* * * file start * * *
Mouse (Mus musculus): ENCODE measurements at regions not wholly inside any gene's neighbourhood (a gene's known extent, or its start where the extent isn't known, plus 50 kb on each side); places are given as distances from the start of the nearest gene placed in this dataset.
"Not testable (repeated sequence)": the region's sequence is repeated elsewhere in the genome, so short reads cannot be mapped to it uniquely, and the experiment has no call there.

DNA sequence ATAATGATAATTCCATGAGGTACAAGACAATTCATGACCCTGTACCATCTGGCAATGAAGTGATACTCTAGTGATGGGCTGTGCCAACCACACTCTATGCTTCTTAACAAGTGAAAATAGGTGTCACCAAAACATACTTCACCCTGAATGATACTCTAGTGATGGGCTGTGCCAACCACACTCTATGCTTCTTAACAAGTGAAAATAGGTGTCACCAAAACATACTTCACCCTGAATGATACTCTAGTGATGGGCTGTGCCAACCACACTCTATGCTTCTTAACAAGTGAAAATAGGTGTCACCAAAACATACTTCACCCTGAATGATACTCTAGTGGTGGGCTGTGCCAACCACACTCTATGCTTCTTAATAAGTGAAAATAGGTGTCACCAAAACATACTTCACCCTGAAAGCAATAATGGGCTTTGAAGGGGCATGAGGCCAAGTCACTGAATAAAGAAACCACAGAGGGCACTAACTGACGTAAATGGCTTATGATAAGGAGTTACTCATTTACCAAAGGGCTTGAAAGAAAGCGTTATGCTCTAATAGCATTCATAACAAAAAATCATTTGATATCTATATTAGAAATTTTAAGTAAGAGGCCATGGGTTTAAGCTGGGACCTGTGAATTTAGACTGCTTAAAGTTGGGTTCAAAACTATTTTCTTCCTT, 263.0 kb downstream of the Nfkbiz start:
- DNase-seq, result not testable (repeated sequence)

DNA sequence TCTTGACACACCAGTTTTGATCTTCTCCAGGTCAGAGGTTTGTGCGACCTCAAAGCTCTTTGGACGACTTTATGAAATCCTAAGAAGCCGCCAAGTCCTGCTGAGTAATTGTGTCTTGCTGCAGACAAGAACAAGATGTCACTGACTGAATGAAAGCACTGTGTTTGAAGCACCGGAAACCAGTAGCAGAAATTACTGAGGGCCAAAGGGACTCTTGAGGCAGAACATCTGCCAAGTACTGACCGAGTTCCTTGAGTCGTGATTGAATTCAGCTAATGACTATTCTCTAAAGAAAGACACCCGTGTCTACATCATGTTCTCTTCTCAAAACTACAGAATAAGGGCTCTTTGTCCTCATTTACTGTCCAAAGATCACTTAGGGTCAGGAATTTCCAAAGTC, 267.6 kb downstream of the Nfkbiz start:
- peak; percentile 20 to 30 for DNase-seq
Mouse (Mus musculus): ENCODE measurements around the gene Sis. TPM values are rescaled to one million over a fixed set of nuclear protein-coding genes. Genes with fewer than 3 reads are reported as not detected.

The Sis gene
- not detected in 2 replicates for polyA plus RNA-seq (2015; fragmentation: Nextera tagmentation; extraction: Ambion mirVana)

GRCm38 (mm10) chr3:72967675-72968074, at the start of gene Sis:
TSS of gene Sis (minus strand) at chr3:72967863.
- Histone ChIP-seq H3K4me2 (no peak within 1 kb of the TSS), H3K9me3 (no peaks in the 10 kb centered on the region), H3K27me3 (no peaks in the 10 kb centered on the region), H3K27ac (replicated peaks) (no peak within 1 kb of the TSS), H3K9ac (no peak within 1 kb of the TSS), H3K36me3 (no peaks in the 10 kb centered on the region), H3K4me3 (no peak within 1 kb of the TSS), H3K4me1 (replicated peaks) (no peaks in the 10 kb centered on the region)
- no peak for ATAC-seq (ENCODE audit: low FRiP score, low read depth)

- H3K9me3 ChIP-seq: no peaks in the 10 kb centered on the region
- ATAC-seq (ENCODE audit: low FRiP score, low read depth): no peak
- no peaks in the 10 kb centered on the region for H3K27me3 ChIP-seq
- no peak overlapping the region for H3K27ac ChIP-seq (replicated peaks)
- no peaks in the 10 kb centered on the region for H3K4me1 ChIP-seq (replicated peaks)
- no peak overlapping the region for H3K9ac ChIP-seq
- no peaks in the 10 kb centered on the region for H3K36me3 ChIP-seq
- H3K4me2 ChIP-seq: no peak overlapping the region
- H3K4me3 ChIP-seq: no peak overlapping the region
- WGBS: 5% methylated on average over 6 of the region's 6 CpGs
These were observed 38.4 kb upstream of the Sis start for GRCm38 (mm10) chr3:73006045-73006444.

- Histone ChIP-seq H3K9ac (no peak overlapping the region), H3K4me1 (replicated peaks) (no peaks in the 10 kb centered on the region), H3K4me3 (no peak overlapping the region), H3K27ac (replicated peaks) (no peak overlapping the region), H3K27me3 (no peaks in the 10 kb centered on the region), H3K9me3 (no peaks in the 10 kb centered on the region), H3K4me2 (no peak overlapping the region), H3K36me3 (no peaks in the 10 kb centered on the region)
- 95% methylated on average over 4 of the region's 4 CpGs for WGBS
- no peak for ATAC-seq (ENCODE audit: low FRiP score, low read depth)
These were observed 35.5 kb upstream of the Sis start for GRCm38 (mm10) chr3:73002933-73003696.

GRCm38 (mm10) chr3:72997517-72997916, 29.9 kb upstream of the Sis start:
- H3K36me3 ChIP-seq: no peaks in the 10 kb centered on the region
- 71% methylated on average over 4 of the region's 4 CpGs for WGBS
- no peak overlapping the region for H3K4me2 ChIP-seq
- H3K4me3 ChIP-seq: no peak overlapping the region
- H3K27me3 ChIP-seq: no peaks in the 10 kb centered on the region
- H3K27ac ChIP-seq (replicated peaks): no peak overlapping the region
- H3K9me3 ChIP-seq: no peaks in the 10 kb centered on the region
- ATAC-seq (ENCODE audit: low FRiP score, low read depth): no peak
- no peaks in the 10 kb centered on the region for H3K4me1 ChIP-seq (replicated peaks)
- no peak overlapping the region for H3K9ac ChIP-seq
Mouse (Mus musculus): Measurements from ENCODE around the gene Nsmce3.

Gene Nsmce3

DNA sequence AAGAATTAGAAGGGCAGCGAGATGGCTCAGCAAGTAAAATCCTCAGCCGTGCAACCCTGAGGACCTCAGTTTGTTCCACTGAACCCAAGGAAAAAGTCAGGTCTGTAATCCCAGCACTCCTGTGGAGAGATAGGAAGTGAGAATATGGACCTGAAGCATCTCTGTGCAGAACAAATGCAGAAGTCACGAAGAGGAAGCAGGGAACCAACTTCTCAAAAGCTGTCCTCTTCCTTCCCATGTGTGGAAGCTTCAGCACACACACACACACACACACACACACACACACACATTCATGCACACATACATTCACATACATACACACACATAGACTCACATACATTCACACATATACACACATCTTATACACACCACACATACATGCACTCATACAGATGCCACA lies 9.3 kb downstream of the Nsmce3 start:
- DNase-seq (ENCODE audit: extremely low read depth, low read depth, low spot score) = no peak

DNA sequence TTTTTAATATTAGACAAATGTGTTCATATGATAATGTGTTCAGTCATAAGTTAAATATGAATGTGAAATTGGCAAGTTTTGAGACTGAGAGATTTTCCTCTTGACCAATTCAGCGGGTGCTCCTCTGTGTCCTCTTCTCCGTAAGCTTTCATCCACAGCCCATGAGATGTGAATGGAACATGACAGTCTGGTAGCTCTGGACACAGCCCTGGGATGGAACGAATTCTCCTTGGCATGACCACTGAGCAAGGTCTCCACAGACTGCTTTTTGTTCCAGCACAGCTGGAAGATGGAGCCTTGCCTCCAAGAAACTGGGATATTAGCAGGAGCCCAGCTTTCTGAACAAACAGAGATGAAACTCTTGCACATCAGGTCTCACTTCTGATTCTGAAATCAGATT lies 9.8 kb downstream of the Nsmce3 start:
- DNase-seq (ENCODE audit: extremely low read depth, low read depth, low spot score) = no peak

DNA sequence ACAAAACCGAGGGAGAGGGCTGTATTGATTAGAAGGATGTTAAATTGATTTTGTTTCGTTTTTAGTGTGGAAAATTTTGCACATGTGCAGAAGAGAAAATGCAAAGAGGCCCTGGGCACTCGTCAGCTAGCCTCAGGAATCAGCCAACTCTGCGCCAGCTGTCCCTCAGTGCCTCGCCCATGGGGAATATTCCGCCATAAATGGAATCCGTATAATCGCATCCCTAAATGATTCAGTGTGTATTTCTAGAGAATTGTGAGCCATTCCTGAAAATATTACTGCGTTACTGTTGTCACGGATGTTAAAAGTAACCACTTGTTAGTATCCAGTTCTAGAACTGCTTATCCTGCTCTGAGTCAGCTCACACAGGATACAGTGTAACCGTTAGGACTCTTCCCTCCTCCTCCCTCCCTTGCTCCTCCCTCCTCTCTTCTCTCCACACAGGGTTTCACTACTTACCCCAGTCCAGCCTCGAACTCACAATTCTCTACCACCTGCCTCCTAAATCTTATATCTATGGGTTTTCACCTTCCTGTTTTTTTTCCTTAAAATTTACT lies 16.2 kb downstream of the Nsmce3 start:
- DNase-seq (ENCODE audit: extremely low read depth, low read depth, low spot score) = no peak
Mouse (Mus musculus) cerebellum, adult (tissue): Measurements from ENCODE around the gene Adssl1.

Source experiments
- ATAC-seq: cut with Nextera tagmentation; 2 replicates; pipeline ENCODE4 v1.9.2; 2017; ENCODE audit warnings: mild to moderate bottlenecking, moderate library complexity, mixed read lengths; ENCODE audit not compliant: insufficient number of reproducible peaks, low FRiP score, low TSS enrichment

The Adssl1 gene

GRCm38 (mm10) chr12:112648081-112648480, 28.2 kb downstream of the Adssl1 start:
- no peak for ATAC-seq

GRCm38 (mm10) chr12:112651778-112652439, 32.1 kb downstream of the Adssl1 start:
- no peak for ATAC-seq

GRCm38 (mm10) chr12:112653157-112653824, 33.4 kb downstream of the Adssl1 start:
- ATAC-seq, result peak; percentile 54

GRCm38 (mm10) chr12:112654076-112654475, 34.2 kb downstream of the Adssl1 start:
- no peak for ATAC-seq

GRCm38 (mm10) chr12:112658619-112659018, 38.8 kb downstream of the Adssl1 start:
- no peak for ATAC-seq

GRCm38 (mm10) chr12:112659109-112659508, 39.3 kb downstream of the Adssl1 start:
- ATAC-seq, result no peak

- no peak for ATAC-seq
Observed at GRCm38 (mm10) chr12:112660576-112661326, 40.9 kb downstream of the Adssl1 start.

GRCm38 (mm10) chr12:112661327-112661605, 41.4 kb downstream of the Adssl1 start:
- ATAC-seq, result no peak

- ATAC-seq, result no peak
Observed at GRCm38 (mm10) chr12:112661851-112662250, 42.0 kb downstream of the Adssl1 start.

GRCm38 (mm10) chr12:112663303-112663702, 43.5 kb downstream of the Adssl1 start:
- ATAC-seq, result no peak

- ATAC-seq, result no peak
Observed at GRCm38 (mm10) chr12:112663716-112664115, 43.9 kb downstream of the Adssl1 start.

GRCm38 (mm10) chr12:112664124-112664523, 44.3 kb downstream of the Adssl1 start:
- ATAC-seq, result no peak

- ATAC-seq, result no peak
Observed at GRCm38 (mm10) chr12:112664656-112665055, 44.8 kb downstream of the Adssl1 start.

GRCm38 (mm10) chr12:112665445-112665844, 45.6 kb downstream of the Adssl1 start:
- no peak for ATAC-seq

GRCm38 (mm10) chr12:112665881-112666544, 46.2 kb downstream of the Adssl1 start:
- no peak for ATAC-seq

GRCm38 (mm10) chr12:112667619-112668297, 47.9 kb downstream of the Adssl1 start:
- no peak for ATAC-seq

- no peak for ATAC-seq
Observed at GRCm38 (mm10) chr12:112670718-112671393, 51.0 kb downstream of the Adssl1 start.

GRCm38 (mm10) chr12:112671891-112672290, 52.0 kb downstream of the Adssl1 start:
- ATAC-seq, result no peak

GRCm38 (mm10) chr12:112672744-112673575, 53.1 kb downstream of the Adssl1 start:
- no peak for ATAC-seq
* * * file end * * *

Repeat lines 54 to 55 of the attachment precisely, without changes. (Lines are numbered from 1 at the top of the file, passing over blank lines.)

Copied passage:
GRCm38 (mm10) chr12:112651778-112652439, 32.1 kb downstream of the Adssl1 start:
- no peak for ATAC-seq